The Colts' release of Peyton Manning will leave a huge void in our division.
Without him in the AFC South, how does a star system that’s revolved around him for some time now align?
Here’s my order, with comments from Matt Williamson of Scouts Inc.:
1. Arian Foster, Texans running back.
Production: An average of 88.5 yards rushing and 126 total yards per game, with 33 touchdowns in 35 games. That’s tremendous. Last season in the Texans' second playoff game he ran for 132 yards against a highly touted Ravens defense in Baltimore.
Personality: He’s a complex, smart guy whose interests extend well beyond football. And that’s a model a lot more people in the league should follow. He’s been the most underpaid player in the league over the past two seasons, and rather than gripe about it he offered context, showed patience and just got rewarded with a five-year contract.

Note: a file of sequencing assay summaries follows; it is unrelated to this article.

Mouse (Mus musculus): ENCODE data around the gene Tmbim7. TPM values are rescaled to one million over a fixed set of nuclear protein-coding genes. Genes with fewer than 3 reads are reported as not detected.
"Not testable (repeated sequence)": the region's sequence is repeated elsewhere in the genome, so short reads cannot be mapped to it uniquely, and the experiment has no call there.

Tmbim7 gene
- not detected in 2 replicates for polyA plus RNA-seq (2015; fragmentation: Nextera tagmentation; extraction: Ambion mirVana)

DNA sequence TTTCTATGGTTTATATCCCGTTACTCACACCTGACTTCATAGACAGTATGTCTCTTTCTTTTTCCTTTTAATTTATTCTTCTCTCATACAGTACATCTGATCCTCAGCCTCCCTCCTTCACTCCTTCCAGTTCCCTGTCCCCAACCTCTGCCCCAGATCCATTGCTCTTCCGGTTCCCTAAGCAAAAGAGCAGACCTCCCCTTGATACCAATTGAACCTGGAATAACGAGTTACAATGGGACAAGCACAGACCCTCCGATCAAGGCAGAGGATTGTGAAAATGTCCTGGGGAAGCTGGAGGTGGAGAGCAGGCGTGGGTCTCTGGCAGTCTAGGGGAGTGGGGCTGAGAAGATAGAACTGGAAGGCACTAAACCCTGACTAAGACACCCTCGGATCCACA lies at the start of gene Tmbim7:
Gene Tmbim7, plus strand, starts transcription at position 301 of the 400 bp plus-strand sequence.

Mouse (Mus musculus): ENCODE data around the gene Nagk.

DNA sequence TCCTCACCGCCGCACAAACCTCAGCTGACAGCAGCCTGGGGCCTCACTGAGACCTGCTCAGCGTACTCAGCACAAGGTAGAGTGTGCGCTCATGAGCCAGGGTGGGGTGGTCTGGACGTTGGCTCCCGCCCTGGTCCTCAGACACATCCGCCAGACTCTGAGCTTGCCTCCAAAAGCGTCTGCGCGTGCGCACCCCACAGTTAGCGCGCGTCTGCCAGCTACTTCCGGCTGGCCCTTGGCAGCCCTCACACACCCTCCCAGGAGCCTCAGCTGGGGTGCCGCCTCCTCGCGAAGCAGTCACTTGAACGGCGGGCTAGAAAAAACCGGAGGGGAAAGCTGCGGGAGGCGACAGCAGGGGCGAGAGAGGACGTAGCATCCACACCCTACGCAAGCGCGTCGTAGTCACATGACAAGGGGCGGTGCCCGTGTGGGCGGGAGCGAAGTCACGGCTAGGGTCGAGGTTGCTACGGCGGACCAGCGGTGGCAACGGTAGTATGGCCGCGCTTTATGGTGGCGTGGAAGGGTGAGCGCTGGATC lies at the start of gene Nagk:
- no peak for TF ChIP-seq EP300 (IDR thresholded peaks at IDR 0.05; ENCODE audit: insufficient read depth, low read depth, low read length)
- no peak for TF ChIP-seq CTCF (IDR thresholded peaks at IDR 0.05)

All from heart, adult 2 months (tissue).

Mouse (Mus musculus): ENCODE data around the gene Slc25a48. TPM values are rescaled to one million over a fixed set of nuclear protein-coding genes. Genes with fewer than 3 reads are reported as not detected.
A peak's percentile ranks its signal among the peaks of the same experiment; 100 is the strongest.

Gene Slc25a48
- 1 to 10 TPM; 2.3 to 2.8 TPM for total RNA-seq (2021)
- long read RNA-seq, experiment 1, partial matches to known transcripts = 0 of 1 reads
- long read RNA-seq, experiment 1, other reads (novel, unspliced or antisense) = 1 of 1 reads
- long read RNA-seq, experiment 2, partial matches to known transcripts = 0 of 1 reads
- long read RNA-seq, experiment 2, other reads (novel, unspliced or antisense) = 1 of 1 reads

Popularity: It’s giant and growing in Houston and nationally. He tweets with fans. And he's unafraid to take on big topics in social media, like his perspective on fantasy football or sharing an injury X-ray.
Williamson: “Perfect piece for this running game -- with [Adrian] Peterson injured, could be the top running back in all of football. Very versatile. GREAT all-around player on the best team in division.”
2. Andre Johnson, Texans receiver
Production: In 122 career games, he’s averaged 79 receiving yards a game and 13.7 yards a catch. He’s scored 52 touchdowns and led the NFL twice in receptions and twice in yardage while earning a spot on the All-Pro first team twice. He is a willing and effective blocker who combines size and speed.